January 21, 2007 / 10:26 AM / 12 years ago

Singer/songwriter Regina Spektor doing it her way

NEW YORK (Billboard) - Regina Spektor doesn’t own a TV or a radio. In fact, as her manager Ron Shapiro puts it, “Most of her being lives in another time.”

But the 26-year-old singer/songwriter — who names the Beatles, Bob Dylan, Billie Holiday and Chopin among her biggest influences — is making music that resonates in the here and now.

Spektor’s ambitious major-label debut “Begin to Hope” has sold 160,000 units since last summer, according to Nielsen SoundScan. It hit No. 1 in December on the iTunes alternative album chart in the United States, topping releases by far more visible acts like My Chemical Romance and the Killers.

“What’s really interesting about that is she’s the only female right now in the top 50 on the iTunes alternative chart — which is inspiring but depressing at the same time,” says Michael Goldstone, the president of her Sire Records label.

The Russian-born, Bronx, N.Y.-bred artist has been involved in every aspect of her presentation in the marketplace — from the music itself to imaging.

“You won’t find a whole lot of new acts being signed within any of the major labels that are being given this level of control, and that’s a testimony to Regina’s importance and her unique talent,” said Goldstone.

The pensive Spektor admits, “I’m not living the life that’s for me; it’s a very hard life I’ve been living the past couple of years. I hate to say that, because there’s a reason why you try to make music — you want to put it out there for people to hear — but I’d love to have more time to work and be by myself.”

Shapiro says the game plan for 2007 is to keep Spektor visible but not make her feel uncomfortable. VH1 is expected to boost the rotation for the video for the album’s first single “Fidelity.” And while Spektor tours Europe in January and February, Sire will launch a TV ad campaign at home targeting consumers who are returning the CDs they got for Christmas or are using their iTunes gift cards.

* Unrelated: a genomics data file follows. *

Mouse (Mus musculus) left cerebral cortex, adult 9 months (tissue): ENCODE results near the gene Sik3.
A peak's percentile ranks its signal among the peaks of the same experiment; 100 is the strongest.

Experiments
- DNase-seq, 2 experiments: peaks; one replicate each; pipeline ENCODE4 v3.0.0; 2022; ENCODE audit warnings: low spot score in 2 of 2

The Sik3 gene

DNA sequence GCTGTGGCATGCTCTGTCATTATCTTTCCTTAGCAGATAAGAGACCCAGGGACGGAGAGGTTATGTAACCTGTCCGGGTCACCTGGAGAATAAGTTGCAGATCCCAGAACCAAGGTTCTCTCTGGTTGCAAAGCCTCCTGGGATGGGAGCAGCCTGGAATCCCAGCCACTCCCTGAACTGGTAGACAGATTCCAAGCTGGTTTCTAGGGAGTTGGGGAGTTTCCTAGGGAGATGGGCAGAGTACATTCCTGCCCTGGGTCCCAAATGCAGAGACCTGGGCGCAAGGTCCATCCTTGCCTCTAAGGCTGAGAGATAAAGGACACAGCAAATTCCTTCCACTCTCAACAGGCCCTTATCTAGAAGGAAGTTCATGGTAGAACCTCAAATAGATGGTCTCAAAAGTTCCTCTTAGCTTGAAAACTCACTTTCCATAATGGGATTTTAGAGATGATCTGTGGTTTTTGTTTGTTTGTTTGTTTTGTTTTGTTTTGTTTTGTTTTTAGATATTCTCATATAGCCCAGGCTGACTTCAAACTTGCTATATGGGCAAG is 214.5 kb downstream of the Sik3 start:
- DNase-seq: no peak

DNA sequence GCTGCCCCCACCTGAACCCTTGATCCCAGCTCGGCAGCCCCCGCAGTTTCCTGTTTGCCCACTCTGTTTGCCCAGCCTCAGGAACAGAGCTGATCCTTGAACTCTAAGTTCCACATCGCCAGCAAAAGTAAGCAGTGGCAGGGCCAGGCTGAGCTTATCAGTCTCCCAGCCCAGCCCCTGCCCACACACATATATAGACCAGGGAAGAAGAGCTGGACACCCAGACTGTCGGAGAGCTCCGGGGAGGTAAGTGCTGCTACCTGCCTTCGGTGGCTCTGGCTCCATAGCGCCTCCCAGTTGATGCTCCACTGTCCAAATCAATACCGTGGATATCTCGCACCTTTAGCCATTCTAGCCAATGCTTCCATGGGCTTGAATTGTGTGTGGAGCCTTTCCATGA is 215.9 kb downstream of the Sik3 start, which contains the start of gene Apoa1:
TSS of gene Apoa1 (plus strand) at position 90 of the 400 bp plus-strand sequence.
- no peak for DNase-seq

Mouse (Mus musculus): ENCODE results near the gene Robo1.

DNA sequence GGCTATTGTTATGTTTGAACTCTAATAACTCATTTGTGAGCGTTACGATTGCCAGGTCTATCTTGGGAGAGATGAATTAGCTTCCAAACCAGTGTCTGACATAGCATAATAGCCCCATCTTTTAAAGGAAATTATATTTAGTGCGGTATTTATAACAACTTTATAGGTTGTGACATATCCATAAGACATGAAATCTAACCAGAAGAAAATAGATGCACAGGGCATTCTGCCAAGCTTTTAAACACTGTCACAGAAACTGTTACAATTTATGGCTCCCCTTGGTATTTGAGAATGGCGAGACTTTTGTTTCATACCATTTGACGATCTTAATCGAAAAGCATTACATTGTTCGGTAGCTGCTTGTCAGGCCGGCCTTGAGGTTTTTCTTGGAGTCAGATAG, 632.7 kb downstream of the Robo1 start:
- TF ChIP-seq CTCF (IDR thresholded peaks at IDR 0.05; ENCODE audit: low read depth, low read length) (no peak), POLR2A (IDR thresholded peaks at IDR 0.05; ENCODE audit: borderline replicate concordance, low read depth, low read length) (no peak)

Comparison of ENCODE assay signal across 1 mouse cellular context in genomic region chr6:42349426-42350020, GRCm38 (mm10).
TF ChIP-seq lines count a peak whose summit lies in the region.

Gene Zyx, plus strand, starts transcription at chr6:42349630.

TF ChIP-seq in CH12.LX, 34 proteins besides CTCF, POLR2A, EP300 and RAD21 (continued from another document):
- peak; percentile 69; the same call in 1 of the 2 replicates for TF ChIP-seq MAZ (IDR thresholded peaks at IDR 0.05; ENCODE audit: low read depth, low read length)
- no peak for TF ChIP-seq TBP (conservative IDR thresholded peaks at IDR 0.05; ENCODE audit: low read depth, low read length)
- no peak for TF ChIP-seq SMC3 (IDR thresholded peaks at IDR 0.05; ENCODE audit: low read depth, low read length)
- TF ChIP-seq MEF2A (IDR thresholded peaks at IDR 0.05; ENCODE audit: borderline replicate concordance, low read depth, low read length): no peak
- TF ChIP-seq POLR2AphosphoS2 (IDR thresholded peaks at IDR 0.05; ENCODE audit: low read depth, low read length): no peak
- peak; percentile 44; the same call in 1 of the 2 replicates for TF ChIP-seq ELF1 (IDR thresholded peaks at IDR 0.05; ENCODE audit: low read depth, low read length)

This is of particular importance because, according to the label, 22% of Spektor’s sales are digital. In line with that fact, February 13 will see the release of an iTunes-exclusive consisting of live recordings chosen by Spektor.



Never falling below the top 30, the album reclaimed the Heatseekers summit 25 weeks later on December 16, simultaneously cracking The Billboard 200 for the first time since July 15.

Goldstone attributes the album’s ongoing success to a traditional approach that, in large part, Spektor has overseen and directed herself. She has guided Sire, along with PR firm Big Hassle and Ron Shapiro Management, through an “old-school, word-of-mouth” campaign, Goldstone says, fueled by “hard work and belief.”

Specktor’s crusade began with her previous disc, 2002’s “Soviet Kitsch,” which she self-released in 2002; Sire reissued it two years later.

“When you talk about the development of ‘Begin to Hope’ in the marketplace, you can’t skip over ‘Soviet Kitsch,’ “ Goldstone says. “So much of the work we did was selling 500 records a week for two years. We worked it in a blue-collar way. We never even really announced it. When you have an artist that has great instincts, you support those instincts.”

That strategy has thus far proved wise. According to Nielsen SoundScan, “Soviet Kitsch” has hit the 54,000 mark, and “Begin to Hope” has moved 160,000 units.

Goldstone, Shapiro and Warner Bros. VP of marketing Mitra Darab can hardly contain themselves when talking about why they felt compelled to run with Spektor’s ideas, calling her everything from “a genius” to “a culture-changing artist” with a convincing lack of preciousness or pretension. As Goldstone puts it,

But even with having the control t

The Russian-born, Bronx, N.Y.-bred artist does, t

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